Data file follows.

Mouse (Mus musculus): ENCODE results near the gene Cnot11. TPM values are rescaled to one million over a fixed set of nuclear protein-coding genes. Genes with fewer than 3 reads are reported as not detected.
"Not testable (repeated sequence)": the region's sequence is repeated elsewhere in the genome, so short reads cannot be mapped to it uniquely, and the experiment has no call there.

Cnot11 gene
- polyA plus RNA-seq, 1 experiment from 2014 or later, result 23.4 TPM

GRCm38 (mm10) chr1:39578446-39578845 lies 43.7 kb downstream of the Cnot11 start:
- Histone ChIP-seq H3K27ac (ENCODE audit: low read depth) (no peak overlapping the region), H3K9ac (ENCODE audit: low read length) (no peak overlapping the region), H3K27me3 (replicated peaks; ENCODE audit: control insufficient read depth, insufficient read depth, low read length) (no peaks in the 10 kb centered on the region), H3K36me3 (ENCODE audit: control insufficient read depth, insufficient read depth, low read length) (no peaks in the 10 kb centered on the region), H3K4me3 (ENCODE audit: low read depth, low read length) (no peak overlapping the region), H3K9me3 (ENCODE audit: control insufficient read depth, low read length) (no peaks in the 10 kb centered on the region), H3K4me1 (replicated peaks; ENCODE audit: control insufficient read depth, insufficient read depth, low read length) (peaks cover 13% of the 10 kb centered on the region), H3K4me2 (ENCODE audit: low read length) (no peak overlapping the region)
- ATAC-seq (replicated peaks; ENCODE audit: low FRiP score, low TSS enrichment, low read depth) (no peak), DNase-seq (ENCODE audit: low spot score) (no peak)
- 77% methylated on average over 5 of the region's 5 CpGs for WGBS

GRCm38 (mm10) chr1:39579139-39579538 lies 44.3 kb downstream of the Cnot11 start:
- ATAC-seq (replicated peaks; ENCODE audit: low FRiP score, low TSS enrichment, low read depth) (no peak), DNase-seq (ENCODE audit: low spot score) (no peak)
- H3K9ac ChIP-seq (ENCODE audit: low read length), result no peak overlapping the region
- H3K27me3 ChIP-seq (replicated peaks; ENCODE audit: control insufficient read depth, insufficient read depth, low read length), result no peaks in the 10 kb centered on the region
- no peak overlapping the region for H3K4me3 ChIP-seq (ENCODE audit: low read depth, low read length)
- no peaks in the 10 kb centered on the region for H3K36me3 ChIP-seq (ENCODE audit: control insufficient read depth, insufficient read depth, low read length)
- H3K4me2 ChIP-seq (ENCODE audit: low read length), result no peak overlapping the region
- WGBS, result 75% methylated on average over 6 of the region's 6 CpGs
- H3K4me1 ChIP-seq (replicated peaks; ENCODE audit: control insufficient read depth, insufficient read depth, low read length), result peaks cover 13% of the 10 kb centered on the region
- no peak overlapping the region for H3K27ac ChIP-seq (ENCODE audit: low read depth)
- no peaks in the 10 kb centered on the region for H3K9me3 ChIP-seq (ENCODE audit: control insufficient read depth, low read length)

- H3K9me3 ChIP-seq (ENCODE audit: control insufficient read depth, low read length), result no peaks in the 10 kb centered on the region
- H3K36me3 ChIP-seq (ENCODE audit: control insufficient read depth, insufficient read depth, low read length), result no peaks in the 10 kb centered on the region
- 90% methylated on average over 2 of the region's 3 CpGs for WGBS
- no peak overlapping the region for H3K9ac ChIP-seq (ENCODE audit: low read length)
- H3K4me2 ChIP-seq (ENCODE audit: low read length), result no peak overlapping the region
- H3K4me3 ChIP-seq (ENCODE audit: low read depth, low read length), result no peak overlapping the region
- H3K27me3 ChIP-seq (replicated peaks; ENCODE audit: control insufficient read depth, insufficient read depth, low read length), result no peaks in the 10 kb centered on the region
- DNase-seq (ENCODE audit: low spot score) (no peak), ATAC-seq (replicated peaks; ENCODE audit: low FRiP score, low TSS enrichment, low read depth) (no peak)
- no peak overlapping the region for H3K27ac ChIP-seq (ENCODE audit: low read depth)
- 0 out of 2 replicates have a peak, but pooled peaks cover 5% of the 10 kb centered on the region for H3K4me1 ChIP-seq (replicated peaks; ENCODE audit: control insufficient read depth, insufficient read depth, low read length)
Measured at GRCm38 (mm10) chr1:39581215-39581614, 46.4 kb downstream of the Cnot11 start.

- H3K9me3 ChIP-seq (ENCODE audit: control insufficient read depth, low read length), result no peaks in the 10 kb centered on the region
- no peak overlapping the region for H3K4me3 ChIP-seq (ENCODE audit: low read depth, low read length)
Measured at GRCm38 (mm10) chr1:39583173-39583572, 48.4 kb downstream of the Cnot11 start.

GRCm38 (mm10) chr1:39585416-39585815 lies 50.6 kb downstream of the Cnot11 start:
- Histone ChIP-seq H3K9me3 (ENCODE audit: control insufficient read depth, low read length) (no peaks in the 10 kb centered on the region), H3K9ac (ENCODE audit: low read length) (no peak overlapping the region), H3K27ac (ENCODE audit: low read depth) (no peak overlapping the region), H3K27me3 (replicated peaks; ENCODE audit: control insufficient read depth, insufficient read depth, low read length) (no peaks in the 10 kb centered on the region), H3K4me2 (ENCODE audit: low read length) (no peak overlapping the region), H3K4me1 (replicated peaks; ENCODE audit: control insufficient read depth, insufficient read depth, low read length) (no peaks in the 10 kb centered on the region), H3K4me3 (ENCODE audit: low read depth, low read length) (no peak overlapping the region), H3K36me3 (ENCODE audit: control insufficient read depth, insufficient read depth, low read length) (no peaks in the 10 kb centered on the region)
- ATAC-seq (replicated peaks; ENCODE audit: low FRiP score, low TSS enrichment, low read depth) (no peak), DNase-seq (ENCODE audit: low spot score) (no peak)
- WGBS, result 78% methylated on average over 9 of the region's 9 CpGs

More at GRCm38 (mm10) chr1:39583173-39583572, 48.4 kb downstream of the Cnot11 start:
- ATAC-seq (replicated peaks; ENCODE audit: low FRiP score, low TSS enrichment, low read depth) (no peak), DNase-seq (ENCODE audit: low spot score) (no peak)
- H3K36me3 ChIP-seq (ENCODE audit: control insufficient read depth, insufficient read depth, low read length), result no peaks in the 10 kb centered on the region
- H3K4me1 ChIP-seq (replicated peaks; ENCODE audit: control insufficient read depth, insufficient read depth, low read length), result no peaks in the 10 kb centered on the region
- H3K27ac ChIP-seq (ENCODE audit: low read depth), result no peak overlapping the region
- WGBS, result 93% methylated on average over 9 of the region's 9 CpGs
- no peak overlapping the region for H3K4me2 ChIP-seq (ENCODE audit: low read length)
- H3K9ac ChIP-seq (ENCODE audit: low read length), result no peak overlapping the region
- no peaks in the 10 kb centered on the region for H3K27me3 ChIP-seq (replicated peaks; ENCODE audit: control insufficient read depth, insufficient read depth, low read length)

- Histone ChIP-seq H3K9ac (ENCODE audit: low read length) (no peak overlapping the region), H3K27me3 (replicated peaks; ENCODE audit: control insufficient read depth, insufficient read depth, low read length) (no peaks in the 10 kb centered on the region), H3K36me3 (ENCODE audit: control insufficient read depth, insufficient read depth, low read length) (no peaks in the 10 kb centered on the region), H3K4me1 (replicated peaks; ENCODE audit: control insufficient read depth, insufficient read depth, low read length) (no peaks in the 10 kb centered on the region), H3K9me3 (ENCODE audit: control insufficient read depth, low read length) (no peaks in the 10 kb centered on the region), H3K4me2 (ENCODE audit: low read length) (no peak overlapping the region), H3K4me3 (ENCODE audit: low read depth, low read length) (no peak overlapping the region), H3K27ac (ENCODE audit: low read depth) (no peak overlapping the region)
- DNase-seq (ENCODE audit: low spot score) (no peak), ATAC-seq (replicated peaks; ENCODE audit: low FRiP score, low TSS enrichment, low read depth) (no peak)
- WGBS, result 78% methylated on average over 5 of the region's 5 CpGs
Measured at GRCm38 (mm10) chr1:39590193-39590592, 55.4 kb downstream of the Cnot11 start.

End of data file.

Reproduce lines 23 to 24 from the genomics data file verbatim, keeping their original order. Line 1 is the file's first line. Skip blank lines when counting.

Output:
- no peak overlapping the region for H3K9ac ChIP-seq (ENCODE audit: low read length)
- H3K4me2 ChIP-seq (ENCODE audit: low read length), result no peak overlapping the region